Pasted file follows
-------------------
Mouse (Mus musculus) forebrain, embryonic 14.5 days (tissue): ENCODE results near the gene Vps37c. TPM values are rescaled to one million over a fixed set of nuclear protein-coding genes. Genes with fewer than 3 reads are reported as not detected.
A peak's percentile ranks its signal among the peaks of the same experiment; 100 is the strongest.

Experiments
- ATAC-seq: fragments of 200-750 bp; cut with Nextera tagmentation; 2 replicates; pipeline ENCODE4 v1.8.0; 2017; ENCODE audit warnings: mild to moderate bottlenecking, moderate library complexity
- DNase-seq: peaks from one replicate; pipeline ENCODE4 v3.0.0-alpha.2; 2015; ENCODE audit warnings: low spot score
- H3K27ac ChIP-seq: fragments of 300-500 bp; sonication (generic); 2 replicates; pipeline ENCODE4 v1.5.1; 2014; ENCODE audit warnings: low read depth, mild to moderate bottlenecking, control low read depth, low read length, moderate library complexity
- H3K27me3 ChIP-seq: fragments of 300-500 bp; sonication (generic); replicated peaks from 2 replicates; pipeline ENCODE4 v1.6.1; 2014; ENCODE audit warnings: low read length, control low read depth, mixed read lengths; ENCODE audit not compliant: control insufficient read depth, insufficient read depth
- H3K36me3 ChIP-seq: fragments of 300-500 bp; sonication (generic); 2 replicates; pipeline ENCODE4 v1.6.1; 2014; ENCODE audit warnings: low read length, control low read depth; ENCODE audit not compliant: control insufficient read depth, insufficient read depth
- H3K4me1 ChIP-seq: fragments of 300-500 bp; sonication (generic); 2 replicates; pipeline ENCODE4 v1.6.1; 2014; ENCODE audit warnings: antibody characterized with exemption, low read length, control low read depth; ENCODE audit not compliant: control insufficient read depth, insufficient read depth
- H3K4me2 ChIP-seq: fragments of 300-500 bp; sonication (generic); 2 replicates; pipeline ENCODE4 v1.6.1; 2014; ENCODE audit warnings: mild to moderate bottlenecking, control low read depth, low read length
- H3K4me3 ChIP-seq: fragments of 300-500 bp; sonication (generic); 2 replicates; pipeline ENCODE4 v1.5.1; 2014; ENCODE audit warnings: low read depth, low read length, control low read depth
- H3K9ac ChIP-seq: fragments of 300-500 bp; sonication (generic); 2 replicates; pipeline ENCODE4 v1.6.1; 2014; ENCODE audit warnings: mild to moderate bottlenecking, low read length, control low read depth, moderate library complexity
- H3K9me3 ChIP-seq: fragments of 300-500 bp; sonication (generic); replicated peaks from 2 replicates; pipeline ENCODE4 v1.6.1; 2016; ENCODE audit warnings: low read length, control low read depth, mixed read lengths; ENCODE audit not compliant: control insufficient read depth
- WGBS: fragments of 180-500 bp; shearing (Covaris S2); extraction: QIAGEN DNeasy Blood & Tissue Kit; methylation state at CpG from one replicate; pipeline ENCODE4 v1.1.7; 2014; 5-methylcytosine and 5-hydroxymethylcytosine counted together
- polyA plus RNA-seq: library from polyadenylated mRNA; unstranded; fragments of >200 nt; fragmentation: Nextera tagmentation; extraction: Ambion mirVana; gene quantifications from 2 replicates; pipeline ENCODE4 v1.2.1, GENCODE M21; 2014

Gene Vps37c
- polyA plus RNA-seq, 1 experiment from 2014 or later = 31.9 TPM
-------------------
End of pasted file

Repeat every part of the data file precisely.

Mouse (Mus musculus) forebrain, embryonic 14.5 days (tissue): ENCODE results near the gene Vps37c. TPM values are rescaled to one million over a fixed set of nuclear protein-coding genes. Genes with fewer than 3 reads are reported as not detected.
A peak's percentile ranks its signal among the peaks of the same experiment; 100 is the strongest.

Experiments
- ATAC-seq: fragments of 200-750 bp; cut with Nextera tagmentation; 2 replicates; pipeline ENCODE4 v1.8.0; 2017; ENCODE audit warnings: mild to moderate bottlenecking, moderate library complexity
- DNase-seq: peaks from one replicate; pipeline ENCODE4 v3.0.0-alpha.2; 2015; ENCODE audit warnings: low spot score
- H3K27ac ChIP-seq: fragments of 300-500 bp; sonication (generic); 2 replicates; pipeline ENCODE4 v1.5.1; 2014; ENCODE audit warnings: low read depth, mild to moderate bottlenecking, control low read depth, low read length, moderate library complexity
- H3K27me3 ChIP-seq: fragments of 300-500 bp; sonication (generic); replicated peaks from 2 replicates; pipeline ENCODE4 v1.6.1; 2014; ENCODE audit warnings: low read length, control low read depth, mixed read lengths; ENCODE audit not compliant: control insufficient read depth, insufficient read depth
- H3K36me3 ChIP-seq: fragments of 300-500 bp; sonication (generic); 2 replicates; pipeline ENCODE4 v1.6.1; 2014; ENCODE audit warnings: low read length, control low read depth; ENCODE audit not compliant: control insufficient read depth, insufficient read depth
- H3K4me1 ChIP-seq: fragments of 300-500 bp; sonication (generic); 2 replicates; pipeline ENCODE4 v1.6.1; 2014; ENCODE audit warnings: antibody characterized with exemption, low read length, control low read depth; ENCODE audit not compliant: control insufficient read depth, insufficient read depth
- H3K4me2 ChIP-seq: fragments of 300-500 bp; sonication (generic); 2 replicates; pipeline ENCODE4 v1.6.1; 2014; ENCODE audit warnings: mild to moderate bottlenecking, control low read depth, low read length
- H3K4me3 ChIP-seq: fragments of 300-500 bp; sonication (generic); 2 replicates; pipeline ENCODE4 v1.5.1; 2014; ENCODE audit warnings: low read depth, low read length, control low read depth
- H3K9ac ChIP-seq: fragments of 300-500 bp; sonication (generic); 2 replicates; pipeline ENCODE4 v1.6.1; 2014; ENCODE audit warnings: mild to moderate bottlenecking, low read length, control low read depth, moderate library complexity
- H3K9me3 ChIP-seq: fragments of 300-500 bp; sonication (generic); replicated peaks from 2 replicates; pipeline ENCODE4 v1.6.1; 2016; ENCODE audit warnings: low read length, control low read depth, mixed read lengths; ENCODE audit not compliant: control insufficient read depth
- WGBS: fragments of 180-500 bp; shearing (Covaris S2); extraction: QIAGEN DNeasy Blood & Tissue Kit; methylation state at CpG from one replicate; pipeline ENCODE4 v1.1.7; 2014; 5-methylcytosine and 5-hydroxymethylcytosine counted together
- polyA plus RNA-seq: library from polyadenylated mRNA; unstranded; fragments of >200 nt; fragmentation: Nextera tagmentation; extraction: Ambion mirVana; gene quantifications from 2 replicates; pipeline ENCODE4 v1.2.1, GENCODE M21; 2014

Gene Vps37c
- polyA plus RNA-seq, 1 experiment from 2014 or later = 31.9 TPM